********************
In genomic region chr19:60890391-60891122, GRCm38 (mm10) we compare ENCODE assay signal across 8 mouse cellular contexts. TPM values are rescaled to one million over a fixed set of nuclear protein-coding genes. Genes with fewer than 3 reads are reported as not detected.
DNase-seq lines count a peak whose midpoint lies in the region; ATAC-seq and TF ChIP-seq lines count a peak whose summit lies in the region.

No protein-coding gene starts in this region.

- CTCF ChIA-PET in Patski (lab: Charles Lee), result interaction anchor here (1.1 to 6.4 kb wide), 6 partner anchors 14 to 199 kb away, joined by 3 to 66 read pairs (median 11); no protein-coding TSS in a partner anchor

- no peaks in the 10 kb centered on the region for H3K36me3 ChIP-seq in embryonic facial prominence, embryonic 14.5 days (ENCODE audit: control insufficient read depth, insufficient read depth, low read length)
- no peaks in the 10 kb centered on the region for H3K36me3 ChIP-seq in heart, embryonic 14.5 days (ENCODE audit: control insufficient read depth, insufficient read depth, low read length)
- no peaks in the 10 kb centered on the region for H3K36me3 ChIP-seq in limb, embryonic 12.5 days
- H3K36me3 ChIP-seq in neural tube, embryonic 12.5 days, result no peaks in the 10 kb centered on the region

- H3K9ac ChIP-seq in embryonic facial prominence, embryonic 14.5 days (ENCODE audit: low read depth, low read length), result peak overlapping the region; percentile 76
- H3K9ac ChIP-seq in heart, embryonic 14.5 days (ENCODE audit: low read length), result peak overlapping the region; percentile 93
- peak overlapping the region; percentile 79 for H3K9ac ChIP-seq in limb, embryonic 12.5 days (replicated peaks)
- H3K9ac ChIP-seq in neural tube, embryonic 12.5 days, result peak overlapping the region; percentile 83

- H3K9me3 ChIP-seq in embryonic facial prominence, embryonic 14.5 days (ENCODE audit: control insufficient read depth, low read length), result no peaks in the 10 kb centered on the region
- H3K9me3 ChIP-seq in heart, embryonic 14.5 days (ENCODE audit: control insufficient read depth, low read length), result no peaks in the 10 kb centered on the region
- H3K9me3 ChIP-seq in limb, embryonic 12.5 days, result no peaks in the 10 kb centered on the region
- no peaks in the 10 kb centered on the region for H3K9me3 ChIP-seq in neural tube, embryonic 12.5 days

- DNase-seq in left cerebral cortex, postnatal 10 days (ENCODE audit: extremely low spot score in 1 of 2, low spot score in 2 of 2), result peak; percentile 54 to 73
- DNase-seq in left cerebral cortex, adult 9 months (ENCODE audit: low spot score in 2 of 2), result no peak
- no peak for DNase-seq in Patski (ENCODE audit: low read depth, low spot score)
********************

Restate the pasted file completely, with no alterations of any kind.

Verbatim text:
In genomic region chr19:60890391-60891122, GRCm38 (mm10) we compare ENCODE assay signal across 8 mouse cellular contexts. TPM values are rescaled to one million over a fixed set of nuclear protein-coding genes. Genes with fewer than 3 reads are reported as not detected.
DNase-seq lines count a peak whose midpoint lies in the region; ATAC-seq and TF ChIP-seq lines count a peak whose summit lies in the region.

No protein-coding gene starts in this region.

- CTCF ChIA-PET in Patski (lab: Charles Lee), result interaction anchor here (1.1 to 6.4 kb wide), 6 partner anchors 14 to 199 kb away, joined by 3 to 66 read pairs (median 11); no protein-coding TSS in a partner anchor

- no peaks in the 10 kb centered on the region for H3K36me3 ChIP-seq in embryonic facial prominence, embryonic 14.5 days (ENCODE audit: control insufficient read depth, insufficient read depth, low read length)
- no peaks in the 10 kb centered on the region for H3K36me3 ChIP-seq in heart, embryonic 14.5 days (ENCODE audit: control insufficient read depth, insufficient read depth, low read length)
- no peaks in the 10 kb centered on the region for H3K36me3 ChIP-seq in limb, embryonic 12.5 days
- H3K36me3 ChIP-seq in neural tube, embryonic 12.5 days, result no peaks in the 10 kb centered on the region

- H3K9ac ChIP-seq in embryonic facial prominence, embryonic 14.5 days (ENCODE audit: low read depth, low read length), result peak overlapping the region; percentile 76
- H3K9ac ChIP-seq in heart, embryonic 14.5 days (ENCODE audit: low read length), result peak overlapping the region; percentile 93
- peak overlapping the region; percentile 79 for H3K9ac ChIP-seq in limb, embryonic 12.5 days (replicated peaks)
- H3K9ac ChIP-seq in neural tube, embryonic 12.5 days, result peak overlapping the region; percentile 83

- H3K9me3 ChIP-seq in embryonic facial prominence, embryonic 14.5 days (ENCODE audit: control insufficient read depth, low read length), result no peaks in the 10 kb centered on the region
- H3K9me3 ChIP-seq in heart, embryonic 14.5 days (ENCODE audit: control insufficient read depth, low read length), result no peaks in the 10 kb centered on the region
- H3K9me3 ChIP-seq in limb, embryonic 12.5 days, result no peaks in the 10 kb centered on the region
- no peaks in the 10 kb centered on the region for H3K9me3 ChIP-seq in neural tube, embryonic 12.5 days

- DNase-seq in left cerebral cortex, postnatal 10 days (ENCODE audit: extremely low spot score in 1 of 2, low spot score in 2 of 2), result peak; percentile 54 to 73
- DNase-seq in left cerebral cortex, adult 9 months (ENCODE audit: low spot score in 2 of 2), result no peak
- no peak for DNase-seq in Patski (ENCODE audit: low read depth, low spot score)